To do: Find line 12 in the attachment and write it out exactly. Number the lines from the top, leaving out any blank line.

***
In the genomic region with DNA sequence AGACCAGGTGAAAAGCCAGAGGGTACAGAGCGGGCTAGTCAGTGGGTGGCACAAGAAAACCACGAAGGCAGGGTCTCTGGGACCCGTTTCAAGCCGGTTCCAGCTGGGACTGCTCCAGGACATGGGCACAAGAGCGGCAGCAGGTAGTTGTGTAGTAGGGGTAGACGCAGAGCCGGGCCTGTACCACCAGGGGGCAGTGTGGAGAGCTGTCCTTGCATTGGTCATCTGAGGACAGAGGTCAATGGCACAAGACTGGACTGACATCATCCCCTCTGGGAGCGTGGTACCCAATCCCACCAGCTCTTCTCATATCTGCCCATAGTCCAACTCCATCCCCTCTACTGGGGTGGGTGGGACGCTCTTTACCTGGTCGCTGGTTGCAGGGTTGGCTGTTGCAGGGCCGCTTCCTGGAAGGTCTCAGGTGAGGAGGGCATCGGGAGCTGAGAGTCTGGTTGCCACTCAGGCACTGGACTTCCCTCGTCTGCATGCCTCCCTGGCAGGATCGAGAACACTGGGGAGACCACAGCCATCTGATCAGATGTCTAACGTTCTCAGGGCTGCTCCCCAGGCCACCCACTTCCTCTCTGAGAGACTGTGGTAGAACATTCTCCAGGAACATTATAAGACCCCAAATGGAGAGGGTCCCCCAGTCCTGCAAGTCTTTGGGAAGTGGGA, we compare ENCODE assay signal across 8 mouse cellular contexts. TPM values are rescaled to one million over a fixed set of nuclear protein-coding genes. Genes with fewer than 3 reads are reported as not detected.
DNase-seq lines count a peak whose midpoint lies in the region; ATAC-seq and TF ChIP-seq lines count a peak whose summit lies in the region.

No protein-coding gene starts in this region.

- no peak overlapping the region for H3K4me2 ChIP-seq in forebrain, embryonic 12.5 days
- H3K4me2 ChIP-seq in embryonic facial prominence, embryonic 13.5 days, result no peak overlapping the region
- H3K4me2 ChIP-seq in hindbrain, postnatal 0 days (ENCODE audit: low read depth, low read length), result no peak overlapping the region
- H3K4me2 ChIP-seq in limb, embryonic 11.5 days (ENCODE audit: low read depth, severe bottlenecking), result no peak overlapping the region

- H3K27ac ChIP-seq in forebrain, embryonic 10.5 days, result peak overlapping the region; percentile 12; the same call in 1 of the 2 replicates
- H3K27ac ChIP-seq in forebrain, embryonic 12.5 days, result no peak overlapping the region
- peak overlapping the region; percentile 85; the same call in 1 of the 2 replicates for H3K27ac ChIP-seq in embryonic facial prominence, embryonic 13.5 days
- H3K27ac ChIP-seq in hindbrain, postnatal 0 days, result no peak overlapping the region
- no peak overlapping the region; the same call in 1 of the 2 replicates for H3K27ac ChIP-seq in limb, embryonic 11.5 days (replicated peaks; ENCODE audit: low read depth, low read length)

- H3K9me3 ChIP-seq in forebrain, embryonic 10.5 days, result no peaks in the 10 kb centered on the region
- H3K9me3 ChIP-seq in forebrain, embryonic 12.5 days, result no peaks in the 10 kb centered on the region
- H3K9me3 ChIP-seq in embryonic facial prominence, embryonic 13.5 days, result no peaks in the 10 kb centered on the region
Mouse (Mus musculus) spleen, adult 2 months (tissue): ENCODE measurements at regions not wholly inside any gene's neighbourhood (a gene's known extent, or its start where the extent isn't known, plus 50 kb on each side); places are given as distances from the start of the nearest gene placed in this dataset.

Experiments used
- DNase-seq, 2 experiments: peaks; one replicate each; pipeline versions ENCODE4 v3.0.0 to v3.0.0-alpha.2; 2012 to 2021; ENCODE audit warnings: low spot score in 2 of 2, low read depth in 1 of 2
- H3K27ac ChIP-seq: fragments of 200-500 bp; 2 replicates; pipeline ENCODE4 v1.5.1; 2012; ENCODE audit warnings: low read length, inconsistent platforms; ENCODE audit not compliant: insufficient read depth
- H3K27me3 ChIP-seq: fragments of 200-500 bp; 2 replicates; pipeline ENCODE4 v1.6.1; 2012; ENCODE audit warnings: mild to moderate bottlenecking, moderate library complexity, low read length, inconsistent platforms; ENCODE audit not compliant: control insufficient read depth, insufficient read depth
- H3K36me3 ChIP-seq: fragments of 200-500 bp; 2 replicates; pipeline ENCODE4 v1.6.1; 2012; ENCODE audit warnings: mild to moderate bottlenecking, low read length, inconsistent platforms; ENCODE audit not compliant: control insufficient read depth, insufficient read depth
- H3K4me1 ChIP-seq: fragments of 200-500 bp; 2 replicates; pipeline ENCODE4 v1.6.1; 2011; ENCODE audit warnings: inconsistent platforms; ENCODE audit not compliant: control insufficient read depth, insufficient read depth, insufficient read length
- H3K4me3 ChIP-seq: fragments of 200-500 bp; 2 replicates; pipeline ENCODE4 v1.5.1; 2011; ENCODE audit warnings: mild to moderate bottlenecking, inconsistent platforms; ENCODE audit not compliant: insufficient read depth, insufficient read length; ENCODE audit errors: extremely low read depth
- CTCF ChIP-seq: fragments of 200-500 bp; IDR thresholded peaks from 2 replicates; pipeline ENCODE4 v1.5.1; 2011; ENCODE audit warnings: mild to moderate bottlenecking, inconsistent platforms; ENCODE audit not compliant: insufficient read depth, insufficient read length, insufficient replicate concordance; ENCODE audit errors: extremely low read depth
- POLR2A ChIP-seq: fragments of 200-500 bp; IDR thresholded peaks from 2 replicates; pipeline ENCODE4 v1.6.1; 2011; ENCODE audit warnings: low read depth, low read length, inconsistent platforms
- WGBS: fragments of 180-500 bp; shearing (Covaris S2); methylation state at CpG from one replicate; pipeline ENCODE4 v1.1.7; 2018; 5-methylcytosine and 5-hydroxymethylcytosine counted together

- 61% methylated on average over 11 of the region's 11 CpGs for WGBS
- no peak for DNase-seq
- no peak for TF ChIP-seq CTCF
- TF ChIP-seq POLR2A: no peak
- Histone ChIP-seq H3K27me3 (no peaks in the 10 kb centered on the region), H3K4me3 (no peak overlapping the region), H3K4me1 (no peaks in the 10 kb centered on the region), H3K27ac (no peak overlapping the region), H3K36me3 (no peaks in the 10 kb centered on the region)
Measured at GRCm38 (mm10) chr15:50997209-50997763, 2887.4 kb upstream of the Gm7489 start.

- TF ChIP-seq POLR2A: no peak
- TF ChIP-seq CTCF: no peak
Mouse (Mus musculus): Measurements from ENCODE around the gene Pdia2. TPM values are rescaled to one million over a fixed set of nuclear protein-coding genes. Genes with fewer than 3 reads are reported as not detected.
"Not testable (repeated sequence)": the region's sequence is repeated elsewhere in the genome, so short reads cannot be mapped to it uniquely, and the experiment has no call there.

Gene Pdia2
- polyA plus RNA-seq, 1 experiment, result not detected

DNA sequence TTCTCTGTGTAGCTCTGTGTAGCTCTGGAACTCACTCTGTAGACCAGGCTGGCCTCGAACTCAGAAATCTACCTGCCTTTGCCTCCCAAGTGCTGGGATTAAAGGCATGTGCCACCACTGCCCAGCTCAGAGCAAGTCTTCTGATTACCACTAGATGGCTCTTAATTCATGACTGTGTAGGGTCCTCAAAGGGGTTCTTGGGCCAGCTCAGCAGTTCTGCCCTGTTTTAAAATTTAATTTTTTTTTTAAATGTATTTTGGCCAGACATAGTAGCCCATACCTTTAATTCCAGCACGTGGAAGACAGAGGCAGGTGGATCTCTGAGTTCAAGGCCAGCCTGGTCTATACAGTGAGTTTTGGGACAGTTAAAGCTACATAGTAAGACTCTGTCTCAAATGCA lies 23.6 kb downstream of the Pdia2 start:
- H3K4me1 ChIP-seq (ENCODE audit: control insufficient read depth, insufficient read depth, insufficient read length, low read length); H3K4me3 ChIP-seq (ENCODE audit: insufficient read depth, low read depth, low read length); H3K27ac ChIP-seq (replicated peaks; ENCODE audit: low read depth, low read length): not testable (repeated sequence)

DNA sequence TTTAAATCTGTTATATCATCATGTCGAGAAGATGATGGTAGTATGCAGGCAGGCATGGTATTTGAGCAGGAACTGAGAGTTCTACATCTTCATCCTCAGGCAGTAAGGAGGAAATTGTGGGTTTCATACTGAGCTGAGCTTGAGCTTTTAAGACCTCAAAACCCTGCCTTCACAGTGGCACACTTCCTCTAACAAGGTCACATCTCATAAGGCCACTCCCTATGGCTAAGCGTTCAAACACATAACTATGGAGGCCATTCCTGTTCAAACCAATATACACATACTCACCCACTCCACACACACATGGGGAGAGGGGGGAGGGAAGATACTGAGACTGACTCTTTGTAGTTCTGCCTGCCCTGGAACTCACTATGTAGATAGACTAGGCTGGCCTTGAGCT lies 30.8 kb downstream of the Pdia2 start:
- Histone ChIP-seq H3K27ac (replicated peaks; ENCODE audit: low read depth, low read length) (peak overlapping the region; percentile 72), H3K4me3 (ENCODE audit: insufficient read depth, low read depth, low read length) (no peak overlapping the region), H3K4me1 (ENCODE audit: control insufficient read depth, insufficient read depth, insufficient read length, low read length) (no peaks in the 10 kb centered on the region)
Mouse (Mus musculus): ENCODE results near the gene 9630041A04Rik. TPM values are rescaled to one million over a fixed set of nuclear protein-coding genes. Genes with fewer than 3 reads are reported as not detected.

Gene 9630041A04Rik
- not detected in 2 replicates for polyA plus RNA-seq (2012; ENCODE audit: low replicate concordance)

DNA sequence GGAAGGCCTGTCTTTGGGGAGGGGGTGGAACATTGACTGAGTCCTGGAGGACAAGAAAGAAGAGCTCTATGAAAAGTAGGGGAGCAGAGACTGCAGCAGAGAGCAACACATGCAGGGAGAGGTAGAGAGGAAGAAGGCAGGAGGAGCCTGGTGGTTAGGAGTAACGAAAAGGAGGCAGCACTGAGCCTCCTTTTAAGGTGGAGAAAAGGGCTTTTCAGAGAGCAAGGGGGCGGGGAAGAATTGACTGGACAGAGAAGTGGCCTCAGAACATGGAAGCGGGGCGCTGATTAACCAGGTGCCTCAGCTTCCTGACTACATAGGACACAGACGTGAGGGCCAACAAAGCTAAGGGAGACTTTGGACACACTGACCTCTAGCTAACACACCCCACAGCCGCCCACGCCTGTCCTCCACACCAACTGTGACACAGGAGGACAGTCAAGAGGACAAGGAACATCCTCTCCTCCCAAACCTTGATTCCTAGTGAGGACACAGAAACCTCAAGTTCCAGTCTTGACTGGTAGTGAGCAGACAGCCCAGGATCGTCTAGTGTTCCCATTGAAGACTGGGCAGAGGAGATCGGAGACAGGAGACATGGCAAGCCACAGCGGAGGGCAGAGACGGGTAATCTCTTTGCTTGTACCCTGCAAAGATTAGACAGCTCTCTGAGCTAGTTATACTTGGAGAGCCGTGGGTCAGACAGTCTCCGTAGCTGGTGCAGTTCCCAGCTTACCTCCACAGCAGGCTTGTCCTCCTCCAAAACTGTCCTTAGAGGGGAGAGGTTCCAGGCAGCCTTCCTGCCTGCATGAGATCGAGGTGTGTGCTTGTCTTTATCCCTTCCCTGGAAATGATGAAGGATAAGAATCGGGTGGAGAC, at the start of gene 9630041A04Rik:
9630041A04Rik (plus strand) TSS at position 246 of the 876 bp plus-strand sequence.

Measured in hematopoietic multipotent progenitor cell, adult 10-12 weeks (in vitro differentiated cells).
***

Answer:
- no peak overlapping the region; the same call in 1 of the 2 replicates for H3K27ac ChIP-seq in limb, embryonic 11.5 days (replicated peaks; ENCODE audit: low read depth, low read length)